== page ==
When the police arrest you, they take two pictures: one from the front and one from the side (at least, this is what they tell me). When I looked at the pictures I had just taken, I freaked out! I was the fat guy in a little coat (think Chris Farley in
). At that moment, the jig was up. The dance was over. The day of reckoning was here. A rising from deep down inside began to emerge like a volcano. I had not been this angry with myself since the eighth grade when I was cut from the junior high school basketball team. Like the five stages of grief, my reactions were denial, anger, bargaining, acceptance, and action!
I grabbed a 3 x 5 card and wrote, “I feel great at 258! I am proud of my 36” waist. I love to work out five times a week!” On the back of the card I wrote down five reasons I wanted this goal:
- My children would be proud of me.
- I would live longer.
- I would have a great seminar story.
- I would look and feel better about myself.
- I would prove to myself I could do it.
I made up five 3 x 5 cards and put them everywhere: on the dashboard of my car, in my journal, on the mirror where I shave, in the book I was reading, on the toilet tank in my home office bathroom. I began to say my #1 goal aloud 10 to 15 times a day with positive emotion. (We become what we think about.) It became my “Magnificent Obsession.”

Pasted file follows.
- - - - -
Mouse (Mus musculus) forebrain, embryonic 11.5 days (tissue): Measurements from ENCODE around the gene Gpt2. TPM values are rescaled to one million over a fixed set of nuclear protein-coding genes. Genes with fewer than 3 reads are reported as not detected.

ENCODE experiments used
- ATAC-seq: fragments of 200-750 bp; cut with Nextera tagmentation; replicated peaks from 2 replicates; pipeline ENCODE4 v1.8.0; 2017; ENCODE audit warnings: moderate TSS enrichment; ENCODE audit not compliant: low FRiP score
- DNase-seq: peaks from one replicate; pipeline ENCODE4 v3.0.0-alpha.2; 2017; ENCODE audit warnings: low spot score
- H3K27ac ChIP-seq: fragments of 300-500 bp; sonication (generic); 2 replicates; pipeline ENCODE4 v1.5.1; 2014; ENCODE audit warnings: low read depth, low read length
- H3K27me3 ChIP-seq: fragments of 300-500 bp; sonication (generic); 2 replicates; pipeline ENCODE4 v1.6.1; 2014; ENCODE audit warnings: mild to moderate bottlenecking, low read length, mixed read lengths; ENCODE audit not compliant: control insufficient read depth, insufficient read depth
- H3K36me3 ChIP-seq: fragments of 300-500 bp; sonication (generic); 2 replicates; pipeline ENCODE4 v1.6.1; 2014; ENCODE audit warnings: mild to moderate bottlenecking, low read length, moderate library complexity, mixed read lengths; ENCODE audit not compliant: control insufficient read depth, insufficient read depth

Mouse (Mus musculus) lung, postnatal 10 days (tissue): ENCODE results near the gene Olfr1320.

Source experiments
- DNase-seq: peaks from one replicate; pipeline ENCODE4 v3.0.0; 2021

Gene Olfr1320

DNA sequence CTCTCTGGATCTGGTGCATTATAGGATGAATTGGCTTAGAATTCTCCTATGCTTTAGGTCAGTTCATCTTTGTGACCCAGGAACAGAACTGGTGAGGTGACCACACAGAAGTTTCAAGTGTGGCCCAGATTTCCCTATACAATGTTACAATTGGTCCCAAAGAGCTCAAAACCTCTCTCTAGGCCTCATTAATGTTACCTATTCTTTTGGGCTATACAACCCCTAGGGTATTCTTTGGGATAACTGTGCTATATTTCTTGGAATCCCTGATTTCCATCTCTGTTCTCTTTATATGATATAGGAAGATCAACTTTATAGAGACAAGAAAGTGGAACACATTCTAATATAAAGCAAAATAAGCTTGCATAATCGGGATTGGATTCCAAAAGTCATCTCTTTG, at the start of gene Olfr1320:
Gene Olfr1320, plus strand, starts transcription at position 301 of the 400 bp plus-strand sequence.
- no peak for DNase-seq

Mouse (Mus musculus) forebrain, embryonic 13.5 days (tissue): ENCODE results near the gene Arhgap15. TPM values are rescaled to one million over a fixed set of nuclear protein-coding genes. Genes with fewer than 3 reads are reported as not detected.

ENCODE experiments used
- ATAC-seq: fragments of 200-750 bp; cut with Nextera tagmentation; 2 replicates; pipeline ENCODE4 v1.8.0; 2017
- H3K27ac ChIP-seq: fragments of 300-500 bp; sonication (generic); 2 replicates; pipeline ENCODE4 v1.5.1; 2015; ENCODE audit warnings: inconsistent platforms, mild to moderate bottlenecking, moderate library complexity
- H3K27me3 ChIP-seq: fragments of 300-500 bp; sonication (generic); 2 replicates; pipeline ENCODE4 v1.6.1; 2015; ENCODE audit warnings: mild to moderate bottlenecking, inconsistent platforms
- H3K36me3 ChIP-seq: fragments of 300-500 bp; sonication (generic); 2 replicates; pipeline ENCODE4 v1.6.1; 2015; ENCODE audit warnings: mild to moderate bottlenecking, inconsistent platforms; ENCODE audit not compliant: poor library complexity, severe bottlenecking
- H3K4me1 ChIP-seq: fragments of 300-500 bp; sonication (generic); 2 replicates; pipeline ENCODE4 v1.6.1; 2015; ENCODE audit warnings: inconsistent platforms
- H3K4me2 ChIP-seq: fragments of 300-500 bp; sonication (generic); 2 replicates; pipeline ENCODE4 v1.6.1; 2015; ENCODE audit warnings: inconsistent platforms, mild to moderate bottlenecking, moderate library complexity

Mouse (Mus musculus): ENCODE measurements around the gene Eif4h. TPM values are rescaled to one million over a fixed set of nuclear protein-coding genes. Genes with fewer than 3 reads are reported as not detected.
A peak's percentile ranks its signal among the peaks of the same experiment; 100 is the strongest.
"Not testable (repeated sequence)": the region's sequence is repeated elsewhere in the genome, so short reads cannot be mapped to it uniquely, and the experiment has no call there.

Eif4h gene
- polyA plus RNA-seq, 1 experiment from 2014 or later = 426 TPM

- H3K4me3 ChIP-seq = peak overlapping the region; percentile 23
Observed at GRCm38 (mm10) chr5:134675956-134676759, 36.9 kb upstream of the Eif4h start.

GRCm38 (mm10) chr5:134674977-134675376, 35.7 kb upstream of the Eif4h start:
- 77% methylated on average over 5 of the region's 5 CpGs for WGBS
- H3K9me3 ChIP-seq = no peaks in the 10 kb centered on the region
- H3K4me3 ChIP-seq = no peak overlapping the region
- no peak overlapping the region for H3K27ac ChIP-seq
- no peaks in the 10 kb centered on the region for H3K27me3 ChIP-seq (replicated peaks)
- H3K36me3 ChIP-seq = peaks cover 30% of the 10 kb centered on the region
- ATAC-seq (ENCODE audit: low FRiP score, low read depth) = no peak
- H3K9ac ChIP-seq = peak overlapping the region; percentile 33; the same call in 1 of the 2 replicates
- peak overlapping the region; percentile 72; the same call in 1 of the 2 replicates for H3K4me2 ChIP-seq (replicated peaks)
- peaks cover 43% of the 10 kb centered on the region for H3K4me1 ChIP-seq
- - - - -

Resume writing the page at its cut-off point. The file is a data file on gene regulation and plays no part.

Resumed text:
During the next few months, a process emerged. I call it
They are Four Steps to Change:
D = DECIDE
A = ASK
S = STUDY
H = HONE
Every great accomplishment in my life began with a DECISION. This I would do, come hell or high water! This was going to happen no matter what! I committed the goal to paper. I attached deadlines (
how much by when?
) I set “waist goals” in six-month increments: “42 inches in three months!” “38 inches in six months!” “36 inches in twelve months.”
I asked middle-age men and women what THEY did to lose and keep the weight off. They told me things like:
I cut out bread.
I started walking every day.
I cut my portions in half.
I cut out sugar.
I bought a belt that reflected the goal.
I read books to learn what I needed to do
Fit or Fat
by Covert Bailey).
I joined a health club.
I wrote all these ideas down in my journal. I began doing what they did. What
I do? What am I
to stick to doing?